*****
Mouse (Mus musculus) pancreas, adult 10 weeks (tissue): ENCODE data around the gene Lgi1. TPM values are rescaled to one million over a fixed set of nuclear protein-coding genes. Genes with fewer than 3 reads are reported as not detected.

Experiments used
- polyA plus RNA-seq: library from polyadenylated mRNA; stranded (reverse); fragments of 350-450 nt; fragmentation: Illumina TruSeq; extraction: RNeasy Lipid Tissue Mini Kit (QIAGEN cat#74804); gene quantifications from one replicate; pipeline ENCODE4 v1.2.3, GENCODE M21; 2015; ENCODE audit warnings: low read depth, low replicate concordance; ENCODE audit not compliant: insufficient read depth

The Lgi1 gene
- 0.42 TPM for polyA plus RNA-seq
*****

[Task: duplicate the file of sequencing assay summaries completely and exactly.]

Mouse (Mus musculus) pancreas, adult 10 weeks (tissue): ENCODE data around the gene Lgi1. TPM values are rescaled to one million over a fixed set of nuclear protein-coding genes. Genes with fewer than 3 reads are reported as not detected.

Experiments used
- polyA plus RNA-seq: library from polyadenylated mRNA; stranded (reverse); fragments of 350-450 nt; fragmentation: Illumina TruSeq; extraction: RNeasy Lipid Tissue Mini Kit (QIAGEN cat#74804); gene quantifications from one replicate; pipeline ENCODE4 v1.2.3, GENCODE M21; 2015; ENCODE audit warnings: low read depth, low replicate concordance; ENCODE audit not compliant: insufficient read depth

The Lgi1 gene
- 0.42 TPM for polyA plus RNA-seq